This is the first post in a series on immigrants in Washington state.
During this year’s legislative session, lawmakers have an opportunity to enhance the already important contributions immigrants make in our state. As the Legislature considers funding for schools, health care and other services, along with other policies, it is important to understand how immigrants play a major role in Washington state’s economy and society.
Immigrants are an important part of the fabric of our society, making our state more culturally rich and economically vibrant. Like so many new Washingtonians before them, they come from all regions of the world in search of opportunity.
The majority of immigrants in our state – who represent one in six workers (17 percent) – are from Mexico, the Philippines, Canada, Vietnam and Korea. (1) Immigrants – whether naturalized citizens, lawfully present, or undocumented – play a significant and growing role in Washington state’s economy. As 13 percent of the total Washington state population, immigrants’ share of total annual economic output is 14 percent. This proportional relationship is driven by three factors (2):
- Eight out of every ten immigrants (80 percent) in Washington state are of prime working age (between 18 and 64), compared to six of every 10 U.S.-born Washingtonians (62 percent). The fact that immigrants are more likely to be of prime working age, positively impacts their contribution to the state economy because they are more likely to be participating in the labor force.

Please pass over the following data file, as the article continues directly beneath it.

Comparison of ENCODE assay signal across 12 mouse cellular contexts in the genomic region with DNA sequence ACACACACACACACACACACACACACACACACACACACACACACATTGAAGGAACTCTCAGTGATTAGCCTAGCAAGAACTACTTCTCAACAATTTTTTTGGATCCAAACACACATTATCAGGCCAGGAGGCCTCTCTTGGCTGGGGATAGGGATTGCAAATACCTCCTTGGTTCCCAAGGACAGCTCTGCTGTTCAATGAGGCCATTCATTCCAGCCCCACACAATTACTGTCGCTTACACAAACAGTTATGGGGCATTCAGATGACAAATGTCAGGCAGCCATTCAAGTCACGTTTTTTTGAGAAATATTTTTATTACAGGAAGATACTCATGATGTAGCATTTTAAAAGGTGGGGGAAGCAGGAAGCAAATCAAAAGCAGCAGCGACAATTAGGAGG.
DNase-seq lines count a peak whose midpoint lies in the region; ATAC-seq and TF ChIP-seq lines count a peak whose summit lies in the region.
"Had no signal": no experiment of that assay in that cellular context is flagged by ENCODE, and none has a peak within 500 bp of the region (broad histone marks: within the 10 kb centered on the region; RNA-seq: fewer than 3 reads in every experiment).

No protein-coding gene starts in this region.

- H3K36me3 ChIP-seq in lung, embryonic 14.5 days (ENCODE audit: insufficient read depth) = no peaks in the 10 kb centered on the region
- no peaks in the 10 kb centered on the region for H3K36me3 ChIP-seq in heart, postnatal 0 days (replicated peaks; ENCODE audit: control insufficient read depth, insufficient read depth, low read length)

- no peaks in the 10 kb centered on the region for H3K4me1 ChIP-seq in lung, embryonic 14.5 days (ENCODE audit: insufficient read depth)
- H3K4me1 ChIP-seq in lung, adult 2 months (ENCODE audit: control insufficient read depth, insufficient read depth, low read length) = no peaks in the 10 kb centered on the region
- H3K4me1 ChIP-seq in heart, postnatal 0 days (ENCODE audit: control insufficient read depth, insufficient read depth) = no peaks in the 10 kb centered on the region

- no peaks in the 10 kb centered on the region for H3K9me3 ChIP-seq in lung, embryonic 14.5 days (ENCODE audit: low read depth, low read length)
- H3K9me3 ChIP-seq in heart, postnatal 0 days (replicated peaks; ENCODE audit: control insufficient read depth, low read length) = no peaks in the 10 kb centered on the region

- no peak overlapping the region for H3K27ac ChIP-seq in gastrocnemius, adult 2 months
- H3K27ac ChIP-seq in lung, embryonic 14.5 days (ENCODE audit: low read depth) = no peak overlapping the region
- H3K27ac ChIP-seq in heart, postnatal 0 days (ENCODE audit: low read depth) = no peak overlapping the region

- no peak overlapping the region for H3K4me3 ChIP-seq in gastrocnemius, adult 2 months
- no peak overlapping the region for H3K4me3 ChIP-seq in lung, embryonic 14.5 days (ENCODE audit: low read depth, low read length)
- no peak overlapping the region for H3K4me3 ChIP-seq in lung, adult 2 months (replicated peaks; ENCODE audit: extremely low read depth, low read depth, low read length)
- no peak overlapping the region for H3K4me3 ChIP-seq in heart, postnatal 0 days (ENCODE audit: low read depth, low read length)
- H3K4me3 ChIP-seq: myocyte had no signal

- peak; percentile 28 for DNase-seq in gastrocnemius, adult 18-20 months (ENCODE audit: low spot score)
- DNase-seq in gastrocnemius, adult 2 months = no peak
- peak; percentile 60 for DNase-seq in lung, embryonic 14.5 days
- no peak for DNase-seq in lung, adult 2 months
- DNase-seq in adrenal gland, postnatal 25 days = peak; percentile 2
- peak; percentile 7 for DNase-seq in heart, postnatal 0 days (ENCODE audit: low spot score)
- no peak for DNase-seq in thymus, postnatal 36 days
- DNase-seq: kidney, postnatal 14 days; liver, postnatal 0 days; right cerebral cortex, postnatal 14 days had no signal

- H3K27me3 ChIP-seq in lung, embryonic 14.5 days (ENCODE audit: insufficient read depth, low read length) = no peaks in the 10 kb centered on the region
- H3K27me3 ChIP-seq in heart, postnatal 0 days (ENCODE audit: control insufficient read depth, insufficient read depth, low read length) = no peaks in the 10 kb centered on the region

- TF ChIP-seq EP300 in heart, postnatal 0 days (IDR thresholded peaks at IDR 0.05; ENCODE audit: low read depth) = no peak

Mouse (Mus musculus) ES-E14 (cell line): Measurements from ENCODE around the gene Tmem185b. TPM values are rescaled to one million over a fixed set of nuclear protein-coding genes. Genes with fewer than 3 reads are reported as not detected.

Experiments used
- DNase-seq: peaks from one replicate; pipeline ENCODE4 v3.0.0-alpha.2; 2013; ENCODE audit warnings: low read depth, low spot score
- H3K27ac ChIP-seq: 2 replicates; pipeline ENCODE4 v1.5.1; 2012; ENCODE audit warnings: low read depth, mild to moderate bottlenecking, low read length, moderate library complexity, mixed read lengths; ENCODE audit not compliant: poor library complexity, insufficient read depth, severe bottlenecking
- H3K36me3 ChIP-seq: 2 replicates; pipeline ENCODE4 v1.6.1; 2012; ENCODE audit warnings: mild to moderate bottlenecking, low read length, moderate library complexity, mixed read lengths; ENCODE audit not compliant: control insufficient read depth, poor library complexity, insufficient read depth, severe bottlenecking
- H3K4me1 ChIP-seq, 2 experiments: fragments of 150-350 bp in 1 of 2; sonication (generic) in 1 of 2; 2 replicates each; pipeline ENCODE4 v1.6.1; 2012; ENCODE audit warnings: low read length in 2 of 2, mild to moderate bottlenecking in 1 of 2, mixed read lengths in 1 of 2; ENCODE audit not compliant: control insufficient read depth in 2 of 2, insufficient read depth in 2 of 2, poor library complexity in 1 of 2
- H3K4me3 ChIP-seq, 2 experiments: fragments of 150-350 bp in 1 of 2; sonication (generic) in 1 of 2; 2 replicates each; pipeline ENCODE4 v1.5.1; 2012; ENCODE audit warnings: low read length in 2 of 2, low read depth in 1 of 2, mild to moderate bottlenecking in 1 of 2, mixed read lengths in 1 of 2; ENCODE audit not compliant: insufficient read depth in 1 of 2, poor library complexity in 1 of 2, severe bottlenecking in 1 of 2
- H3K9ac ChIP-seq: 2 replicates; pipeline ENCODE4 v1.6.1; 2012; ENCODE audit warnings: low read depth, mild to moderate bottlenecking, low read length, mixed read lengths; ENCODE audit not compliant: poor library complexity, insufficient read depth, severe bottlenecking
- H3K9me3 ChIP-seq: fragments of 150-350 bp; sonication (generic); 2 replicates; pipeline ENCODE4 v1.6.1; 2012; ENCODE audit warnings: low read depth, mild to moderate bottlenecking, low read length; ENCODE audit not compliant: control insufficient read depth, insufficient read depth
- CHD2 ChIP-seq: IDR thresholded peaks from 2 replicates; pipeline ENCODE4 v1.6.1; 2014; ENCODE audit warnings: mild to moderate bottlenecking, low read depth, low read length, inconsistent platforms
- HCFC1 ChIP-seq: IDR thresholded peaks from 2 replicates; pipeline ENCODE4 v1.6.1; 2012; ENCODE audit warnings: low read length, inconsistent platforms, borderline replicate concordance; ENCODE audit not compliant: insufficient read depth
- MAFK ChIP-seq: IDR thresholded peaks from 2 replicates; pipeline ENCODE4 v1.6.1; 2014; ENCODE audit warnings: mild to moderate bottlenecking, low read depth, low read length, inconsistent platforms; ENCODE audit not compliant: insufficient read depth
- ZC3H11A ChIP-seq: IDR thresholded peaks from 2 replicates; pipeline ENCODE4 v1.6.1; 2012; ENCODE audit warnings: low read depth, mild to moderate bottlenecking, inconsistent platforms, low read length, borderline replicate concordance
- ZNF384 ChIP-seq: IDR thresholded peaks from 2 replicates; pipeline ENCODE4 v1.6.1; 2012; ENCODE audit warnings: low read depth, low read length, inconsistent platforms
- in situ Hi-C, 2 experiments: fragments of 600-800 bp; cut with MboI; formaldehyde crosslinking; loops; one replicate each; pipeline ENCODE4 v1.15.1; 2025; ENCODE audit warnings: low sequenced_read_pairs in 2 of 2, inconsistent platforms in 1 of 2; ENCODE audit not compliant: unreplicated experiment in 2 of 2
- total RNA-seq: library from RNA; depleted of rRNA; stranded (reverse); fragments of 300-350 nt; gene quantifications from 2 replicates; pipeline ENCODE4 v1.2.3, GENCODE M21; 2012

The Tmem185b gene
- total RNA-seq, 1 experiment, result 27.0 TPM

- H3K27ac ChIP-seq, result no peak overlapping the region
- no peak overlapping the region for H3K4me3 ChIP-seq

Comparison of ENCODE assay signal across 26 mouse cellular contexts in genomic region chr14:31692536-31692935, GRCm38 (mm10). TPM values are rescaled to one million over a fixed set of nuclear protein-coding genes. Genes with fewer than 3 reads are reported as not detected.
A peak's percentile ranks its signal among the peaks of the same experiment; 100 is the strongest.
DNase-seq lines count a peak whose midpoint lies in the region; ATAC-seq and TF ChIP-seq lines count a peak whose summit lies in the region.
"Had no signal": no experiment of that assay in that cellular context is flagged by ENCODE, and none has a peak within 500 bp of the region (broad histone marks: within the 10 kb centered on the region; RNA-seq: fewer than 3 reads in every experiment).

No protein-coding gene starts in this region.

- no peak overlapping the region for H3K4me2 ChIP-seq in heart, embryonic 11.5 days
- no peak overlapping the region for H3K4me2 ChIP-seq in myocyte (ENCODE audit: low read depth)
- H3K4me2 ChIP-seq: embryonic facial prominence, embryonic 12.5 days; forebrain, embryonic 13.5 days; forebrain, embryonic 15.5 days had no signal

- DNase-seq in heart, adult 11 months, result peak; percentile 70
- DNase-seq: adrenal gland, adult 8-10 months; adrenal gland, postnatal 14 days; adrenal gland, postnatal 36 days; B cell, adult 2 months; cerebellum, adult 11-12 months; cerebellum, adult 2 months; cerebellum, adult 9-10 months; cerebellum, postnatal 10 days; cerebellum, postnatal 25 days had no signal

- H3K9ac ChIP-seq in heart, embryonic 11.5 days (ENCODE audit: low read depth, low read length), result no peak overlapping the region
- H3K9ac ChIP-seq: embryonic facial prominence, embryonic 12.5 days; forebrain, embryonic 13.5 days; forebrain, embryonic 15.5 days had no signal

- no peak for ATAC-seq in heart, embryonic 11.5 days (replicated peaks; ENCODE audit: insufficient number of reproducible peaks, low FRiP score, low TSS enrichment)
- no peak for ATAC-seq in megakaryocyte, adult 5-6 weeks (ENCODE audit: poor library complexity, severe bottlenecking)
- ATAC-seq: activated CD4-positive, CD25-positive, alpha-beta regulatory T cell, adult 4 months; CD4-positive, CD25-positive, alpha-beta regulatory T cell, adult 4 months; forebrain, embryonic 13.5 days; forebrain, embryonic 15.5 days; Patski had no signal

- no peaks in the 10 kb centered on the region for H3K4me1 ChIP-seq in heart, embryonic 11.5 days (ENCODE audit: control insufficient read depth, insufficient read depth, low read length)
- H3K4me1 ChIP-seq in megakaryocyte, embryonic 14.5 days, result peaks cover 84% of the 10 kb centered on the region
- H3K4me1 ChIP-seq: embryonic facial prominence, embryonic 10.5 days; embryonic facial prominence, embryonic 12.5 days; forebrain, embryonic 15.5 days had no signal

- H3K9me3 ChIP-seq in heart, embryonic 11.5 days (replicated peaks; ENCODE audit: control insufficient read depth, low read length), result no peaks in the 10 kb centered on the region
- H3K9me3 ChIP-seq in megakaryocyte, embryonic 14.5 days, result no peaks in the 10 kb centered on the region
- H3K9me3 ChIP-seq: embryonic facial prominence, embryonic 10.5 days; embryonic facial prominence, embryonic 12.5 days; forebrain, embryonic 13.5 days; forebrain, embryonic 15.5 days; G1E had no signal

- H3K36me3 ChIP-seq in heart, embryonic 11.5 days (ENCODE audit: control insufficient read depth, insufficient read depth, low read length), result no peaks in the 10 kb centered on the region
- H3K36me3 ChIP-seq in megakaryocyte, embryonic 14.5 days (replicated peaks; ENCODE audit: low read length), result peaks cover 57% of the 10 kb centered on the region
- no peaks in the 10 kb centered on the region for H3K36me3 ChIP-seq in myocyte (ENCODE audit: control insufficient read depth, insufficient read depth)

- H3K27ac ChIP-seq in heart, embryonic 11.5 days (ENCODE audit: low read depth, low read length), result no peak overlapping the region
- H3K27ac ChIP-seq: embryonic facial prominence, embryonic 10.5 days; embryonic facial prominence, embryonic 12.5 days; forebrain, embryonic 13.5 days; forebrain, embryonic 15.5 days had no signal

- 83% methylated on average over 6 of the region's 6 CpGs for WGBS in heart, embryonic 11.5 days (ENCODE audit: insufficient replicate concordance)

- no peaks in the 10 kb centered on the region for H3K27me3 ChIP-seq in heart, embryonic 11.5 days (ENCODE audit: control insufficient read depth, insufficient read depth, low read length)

- Nearly half (46 percent) of immigrants in Washington state have white-collar jobs, which include occupations in fields such as education, health, and engineering. These kinds of jobs are more likely to pay well.
- Just over one in seven small businesses (15 percent) in Washington state is owned by an immigrant. Immigrant-owned businesses account for more than $1 billion a year in economic activity for our state.
Clearly, the contributions of immigrants in Washington state are significant. Undocumented immigrants alone contribute nearly $300 million in state and local taxes each year. In order for immigrants to continue to thrive and contribute to the economy, our state Legislature must recognize, support, and pass policies that ensure their ability to do so.
One such policy involves restoring full funding to the state Food Assistance Program (SFA). Over 15,000 lawfully present immigrants in our state benefit from SFA. The current 75 percent funding level is insufficient to support families with growing children. By restoring full funding, legislators will ensure that all families in Washington state have access to nutritious food.
The Family Unity Act (FUA) is another policy decision that will greatly impact the well-being of immigrants in Washington state by changing the policies related to how local law enforcement agents implement federal immigration policy. The passage of the act will enable legislators to reduce detention costs, restore public trust in law enforcement, and keep families together.
The second post of this series will further explore the benefits of the Family Unity Act.
(1) Economic Policy Institute (EPI) analysis of 2009-2011 American Community Survey (ACS).
(2) Based on analysis and research by David Dyssegaard Kallick, Senior Fellow at the Fiscal Policy Institute.